Unpack the data from bourget:

Find your subject...

To find your data, run the findsession command, passing it the "patient name", which is the name that you registered the subject under when scanning:

findsession patientname

This will give you a list of all matching data sets, including paths to where each one can be found. E.g.,

/cluster/archive/396/siemens/TrioTim-35162-20111116-174401-767001

All the runs/series for your subject's visit will be in this directory. You can do more elaborate searches with findsession. To get more info, run findsession with -help.

Note: if the path is in an archive numbered less than 308 (eg, on /cluster/archive/277/...), there are special instructions. See below.

Unpack the data

Unpacking is the process through which you convert the data from DICOM format (which is not very useful) to a format that can be used by an analysis program (e.g., bhdr, nifti, analyze, mgh, mgz). The program that does this is dcmunpack (this is only used to unpack Siemens DICOM files). mri_convert can also be used to convert individual runs, whereas dcmunpack can be used to unpack any or all data from a directory. Below we go through some simple unpacking. dcmunpack can do a lot more. Run it with -help to get full documentation.

The first step in unpacking is to decide where you want your data to be stored. Usually, you choose a "parent" directory under which all of the visits for a study will be stored. E.g., /space/data/1/users/you/data-parent. The actual target data for a given visit from a subject would be stored under something like /space/data/1/users/you/data-parent/yoursubject.

Next, you need to find out exactly what data are in the dicom directory. Specificially you need to know which run/series number corresponds to which acquisition. To do this run:

dcmunpack -src dicomdir -targ  targetdir -scanonly targetdir/scan.info -index-out dcm.index.dat

where dicomdir is the directory where the dicom data reside (as found above by findsession), targetdir is where you want the individual's data to go. The dcm.index.dat file will contain a list of files; this not necessary, but it can be used as below to make the unpacking go faster. and the scan.info file will contain a list of run/series numbers along with the scanning protocol that was used to acquire the data, and will look something like this:

  1     circle_localizer  ok  256 256   3   1 74407231
  2       ge_functionals  ok   64  64  10 146 74407258
  3       ge_functionals  ok   64  64  10 146 74406408
  4       ge_functionals  ok   64  64  10 146 74405551
  5       ge_functionals  ok   64  64  10 146 74401663
  6       ge_functionals  ok   64  64  25   3 74400790
  7             ep2d_T1w  ok   64  64  10   1 74400835
  8 tfl3d1_ns T1_MPRAGE_sag ok 256 256 128  1 74401012
  9 tfl3d1_ns T1_MPRAGE_sag ok 256 256 128  1 74402212

To actually do the unpacking, you will need to run dcmunpack again with a slightly different set of arguments:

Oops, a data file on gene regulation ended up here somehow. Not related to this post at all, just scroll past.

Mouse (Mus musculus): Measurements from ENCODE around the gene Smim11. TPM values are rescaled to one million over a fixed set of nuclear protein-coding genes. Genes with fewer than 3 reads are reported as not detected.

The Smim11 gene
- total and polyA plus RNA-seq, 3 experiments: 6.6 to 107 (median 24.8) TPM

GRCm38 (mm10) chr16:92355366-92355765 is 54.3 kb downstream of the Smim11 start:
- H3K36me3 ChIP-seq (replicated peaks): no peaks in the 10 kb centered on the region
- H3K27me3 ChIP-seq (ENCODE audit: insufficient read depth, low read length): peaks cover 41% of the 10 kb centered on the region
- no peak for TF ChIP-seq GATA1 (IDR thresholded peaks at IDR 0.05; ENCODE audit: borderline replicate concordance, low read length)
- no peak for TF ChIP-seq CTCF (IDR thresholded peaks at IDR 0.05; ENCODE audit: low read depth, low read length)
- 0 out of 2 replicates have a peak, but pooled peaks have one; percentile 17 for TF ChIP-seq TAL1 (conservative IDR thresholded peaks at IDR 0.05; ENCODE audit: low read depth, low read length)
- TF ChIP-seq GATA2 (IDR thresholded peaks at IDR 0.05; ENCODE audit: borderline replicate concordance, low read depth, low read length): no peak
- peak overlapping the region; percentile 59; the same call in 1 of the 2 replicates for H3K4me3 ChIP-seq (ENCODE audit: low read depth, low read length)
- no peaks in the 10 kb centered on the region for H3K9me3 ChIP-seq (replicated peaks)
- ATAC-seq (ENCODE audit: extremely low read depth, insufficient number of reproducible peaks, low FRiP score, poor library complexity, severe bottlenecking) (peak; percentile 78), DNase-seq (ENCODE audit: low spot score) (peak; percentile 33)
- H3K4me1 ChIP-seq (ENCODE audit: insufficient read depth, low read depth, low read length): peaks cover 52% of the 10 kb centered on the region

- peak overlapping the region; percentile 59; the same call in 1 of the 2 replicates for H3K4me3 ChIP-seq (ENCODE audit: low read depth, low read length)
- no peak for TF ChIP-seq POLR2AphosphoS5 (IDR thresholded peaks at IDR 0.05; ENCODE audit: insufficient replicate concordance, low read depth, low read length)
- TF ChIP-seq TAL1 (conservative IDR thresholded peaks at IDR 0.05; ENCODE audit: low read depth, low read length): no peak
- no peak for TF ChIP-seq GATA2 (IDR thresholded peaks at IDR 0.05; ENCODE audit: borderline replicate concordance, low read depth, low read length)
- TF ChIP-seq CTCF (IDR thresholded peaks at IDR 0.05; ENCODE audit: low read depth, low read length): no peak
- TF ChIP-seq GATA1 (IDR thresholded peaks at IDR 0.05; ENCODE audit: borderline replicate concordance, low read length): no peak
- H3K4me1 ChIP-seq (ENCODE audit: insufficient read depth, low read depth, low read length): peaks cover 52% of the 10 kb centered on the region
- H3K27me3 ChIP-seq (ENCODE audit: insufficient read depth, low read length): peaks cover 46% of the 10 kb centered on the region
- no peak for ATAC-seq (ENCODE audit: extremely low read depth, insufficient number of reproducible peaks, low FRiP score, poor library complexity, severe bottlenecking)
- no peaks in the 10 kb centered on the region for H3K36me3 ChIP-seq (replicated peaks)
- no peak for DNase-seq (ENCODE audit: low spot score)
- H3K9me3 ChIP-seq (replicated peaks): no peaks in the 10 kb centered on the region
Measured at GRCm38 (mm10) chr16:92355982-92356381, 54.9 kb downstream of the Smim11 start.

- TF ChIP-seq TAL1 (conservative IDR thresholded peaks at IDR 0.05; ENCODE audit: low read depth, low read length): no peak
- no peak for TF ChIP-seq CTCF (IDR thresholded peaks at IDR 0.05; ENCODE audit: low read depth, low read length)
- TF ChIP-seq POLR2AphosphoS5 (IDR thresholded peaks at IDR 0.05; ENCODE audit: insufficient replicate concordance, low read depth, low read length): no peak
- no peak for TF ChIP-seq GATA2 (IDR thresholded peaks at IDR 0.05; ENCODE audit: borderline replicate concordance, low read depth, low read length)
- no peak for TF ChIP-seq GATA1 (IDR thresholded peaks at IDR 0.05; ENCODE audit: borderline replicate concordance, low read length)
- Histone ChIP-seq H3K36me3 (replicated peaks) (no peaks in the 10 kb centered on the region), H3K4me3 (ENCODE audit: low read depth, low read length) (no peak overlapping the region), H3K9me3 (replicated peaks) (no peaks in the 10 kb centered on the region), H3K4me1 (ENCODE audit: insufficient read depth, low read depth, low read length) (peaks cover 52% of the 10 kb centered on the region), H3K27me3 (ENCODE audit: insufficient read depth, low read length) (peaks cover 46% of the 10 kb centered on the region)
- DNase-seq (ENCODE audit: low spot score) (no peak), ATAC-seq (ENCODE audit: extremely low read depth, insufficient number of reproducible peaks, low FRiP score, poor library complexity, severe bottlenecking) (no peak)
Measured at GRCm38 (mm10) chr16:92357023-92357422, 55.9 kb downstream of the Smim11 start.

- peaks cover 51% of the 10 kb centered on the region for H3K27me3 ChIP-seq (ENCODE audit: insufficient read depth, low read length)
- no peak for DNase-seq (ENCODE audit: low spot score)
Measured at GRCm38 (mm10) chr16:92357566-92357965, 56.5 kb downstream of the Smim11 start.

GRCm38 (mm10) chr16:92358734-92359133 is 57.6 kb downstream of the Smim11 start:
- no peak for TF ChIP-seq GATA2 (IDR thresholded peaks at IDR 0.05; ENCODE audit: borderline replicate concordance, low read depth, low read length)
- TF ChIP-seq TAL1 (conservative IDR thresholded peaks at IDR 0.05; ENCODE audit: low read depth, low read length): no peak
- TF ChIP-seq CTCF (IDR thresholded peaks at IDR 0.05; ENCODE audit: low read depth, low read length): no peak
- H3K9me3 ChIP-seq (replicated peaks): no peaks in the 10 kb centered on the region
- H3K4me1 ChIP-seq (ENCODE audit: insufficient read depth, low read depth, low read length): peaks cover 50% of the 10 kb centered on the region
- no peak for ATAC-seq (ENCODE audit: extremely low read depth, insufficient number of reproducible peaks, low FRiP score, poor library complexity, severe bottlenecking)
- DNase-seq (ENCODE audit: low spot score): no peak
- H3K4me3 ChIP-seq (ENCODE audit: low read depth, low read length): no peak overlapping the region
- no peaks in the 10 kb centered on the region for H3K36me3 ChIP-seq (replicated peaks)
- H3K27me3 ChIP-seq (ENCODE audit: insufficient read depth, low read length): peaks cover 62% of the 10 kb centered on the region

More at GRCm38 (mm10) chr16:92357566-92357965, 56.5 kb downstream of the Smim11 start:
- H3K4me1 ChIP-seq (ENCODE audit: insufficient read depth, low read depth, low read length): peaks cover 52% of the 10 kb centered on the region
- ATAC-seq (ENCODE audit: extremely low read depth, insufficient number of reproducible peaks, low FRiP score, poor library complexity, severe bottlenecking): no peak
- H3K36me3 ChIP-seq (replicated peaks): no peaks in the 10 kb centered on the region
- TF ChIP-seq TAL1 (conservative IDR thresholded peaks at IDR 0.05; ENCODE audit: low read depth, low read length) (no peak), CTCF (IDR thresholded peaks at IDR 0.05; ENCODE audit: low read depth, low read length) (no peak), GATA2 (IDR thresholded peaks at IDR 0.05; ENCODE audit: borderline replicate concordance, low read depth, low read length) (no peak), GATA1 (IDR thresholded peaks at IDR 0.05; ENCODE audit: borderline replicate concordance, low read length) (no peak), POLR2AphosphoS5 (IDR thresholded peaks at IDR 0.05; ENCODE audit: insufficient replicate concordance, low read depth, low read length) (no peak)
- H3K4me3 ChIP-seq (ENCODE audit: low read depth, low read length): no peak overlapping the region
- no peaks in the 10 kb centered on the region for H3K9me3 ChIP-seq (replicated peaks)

dcmunpack -src dicomdir -index-in dcm.index.dat -targ  targetdir -fsfast \
  -run 2 bold nii f.nii  \
  -run 3 bold nii f.nii  \
  -run 4 bold nii f.nii  \
  -run 5 bold nii f.nii  \
  -run 6 bold nii f.nii  \
  -run 8 3danat mgz  001.mgz \
  -run 9 3danat mgz  001.mgz

The -fsfast argument tells dcmunpack to use the FS-FAST directory structure (if you want to specify a structure explicitly, use -generic). Each -run flag is followed by 4 arguments: (1) the run number (as found in the scan.info file), (2) a directory, (3) format, and (4) file name. In fsfast directory structure, run 2 will be stored in targetdir/bold/002 in nifti (nii) format. nifti format will have a file name "f.nii" (i.e., the file name given as the 4th argument). Each of the fMRI runs (2-6) will be stored under the "bold" directory (this is also known as the "functional subdirectory" or fsd). Subsequent fsfast commands will expect this directory structure. Also, there will be a seq.info file in the bold directory with information about the acquisition. If you collected several types of fMRI scans (eg, different slice prescriptsion, TR, TE, resolution, etc), then you should put each type in a separate fsd (e.g., -run 7 bold-hires nii f).

Note that run 7 was not unpacked. Note also that the backslashes ("\") are unix command-line continuation characters and not part of the dcmunpack arguments list. Runs 8 and 9 are anatomicals which can be used in FreeSurfer processing; they will be stored in targetdir/3danat/008/001.mgz and 009/001.mgz (this is compressed mgh format). You can launch FreeSurfer on these volumes with:

recon-all -s yoursubjectname -i targetdir/3danat/008/001.mgz -i targetdir/3danat/009/001.mgz -all

where "yoursubjectname" is the FreeSurfer name for the subject as found in $SUBJECTS_DIR. Alternatively, you can create yoursubjname/mri/orig and then copy or link the mgz files into that directory as 001.mgz and 002.mgz and then launch recon-all. If you choose to do this, you do not have to pass -i in your command. This will be sufficient:

recon-all -s yoursubjectname -all

For information on Reconstruction Work Flow, click here

Instructions for data on archives below 308

If you run findsession and it returns an archive path below 308 (eg, /cluster/archive/301), then you will need to The data is only on Cloud Bucket backups. You can retrive that data yourself by following these steps:

1) ssh to either transfer or pinto

2) run /usr/pubsw/bin/findsession to find the PATH to where

3) run

4) the recovery may take anywhere from 1-40 minutes depending

5) at the end of a successful run, the program will output the

6) recovered data will be removed from this temp volume after

Send help requests to help@nmr.nmr.mgh.harvard.edu

FsFastUnpackData (last edited 2017-11-15 15:54:38 by DougGreve)